The third quarter of 2022 is about to wrap up, unfolding much like the first half of 2022. This has been a volatile year consisting of losses in international stock and bond markets. Adding fuel to the fire, there have been no shortage of headlines from the financial media, some designed to create fear and confusion. There are many reasons why markets have been challenged thus far in 2022, with rising interest rates to combat inflation and the Russian invasion of Ukraine topping the list. It is very important to remember we have been here before. Geopolitical risks are consistent and ever present in financial markets. And, most recently in 2013, the Federal Reserve was raising interest rates and removing accommodation at a fast pace much like today. Going even further back, some may even remember getting a mortgage with a rate of 10-13%, with high interest rates required to bring down inflation during the 1970s. A common thread is that participants in financial markets have been rewarded with returns over the long term by being patient. While it is natural to want to take action given all the changes in the world, the best strategy is to remain invested using a disciplined plan.
We wanted to share a couple of reasons for optimism below:
- The U.S. economy is in a good position to weather any potential slowdown in global growth—from whatever source it may come from. Corporate and consumer balance sheets are in good shape by most measures—neither sector appears to be over-extended.
- Earnings for companies in the S&P 500 are actually growing. While there are winners and losers in the economy as we are adjusting to a new normal post COVID, on balance, corporate earnings have held up well.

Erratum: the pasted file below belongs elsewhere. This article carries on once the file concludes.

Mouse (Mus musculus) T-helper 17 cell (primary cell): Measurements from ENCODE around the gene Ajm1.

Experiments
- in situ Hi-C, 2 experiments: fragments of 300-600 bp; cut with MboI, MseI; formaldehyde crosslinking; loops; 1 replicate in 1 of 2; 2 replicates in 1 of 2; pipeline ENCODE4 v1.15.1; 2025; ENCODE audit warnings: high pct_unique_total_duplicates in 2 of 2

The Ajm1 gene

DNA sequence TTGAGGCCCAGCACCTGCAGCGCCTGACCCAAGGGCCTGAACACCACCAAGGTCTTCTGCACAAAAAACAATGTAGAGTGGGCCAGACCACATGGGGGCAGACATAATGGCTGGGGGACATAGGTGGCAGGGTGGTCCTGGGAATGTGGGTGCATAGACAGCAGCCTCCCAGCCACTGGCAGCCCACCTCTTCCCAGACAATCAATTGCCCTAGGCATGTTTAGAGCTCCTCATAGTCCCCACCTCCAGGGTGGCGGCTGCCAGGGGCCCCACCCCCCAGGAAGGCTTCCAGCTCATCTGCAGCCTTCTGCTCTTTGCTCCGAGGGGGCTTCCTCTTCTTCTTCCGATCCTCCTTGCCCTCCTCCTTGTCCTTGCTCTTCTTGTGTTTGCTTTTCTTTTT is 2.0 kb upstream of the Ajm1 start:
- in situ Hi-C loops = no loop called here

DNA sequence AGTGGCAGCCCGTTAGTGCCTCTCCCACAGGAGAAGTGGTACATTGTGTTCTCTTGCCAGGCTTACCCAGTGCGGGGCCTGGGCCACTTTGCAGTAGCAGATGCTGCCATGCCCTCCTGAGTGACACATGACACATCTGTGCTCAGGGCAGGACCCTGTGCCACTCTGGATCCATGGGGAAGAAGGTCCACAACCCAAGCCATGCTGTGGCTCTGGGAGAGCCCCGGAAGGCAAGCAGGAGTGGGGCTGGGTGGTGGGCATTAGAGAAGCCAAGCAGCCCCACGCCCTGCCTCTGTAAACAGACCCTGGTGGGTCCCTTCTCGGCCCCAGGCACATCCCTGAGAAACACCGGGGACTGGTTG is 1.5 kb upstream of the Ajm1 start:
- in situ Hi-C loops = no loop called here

- Fixed Income markets have hit the reset button and by most measures, high quality bonds are as cheap as they have been at any point since 2007. An unfortunate feature of investing in 2022 is the fact that bonds were unable to buffer losses from stocks. Going forward, while it is possible that bond investors still have some volatility in the short-term, high-quality bonds are now yielding between 4-6% and investors should expect mid-single digit returns from high quality bonds in the medium term.
- We may be close to returning to the mantra “bad news is good news” that dominated financial markets in the period following the financial crisis of 2008. Any economic data that suggests the U.S. economy is entering a recessionary period could give the Federal Reserve the ability to end their rising rate program. So, while it is very possible that the U.S. economy is in or nearing recession, it may not be the worst news for investors.
- Inflation is high, but the rate of increases has slowed significantly this summer. Any signs that inflation is moving from its current year over year rate of 8% towards 2% will be met with relief from market participants.
Patience pays off for both stock and bond investors. The link below contains a slide showing that balanced portfolios consistently have positive returns over five- and ten-year time periods. The last ten years have been good for investors even through today. We expect the next ten to be the same.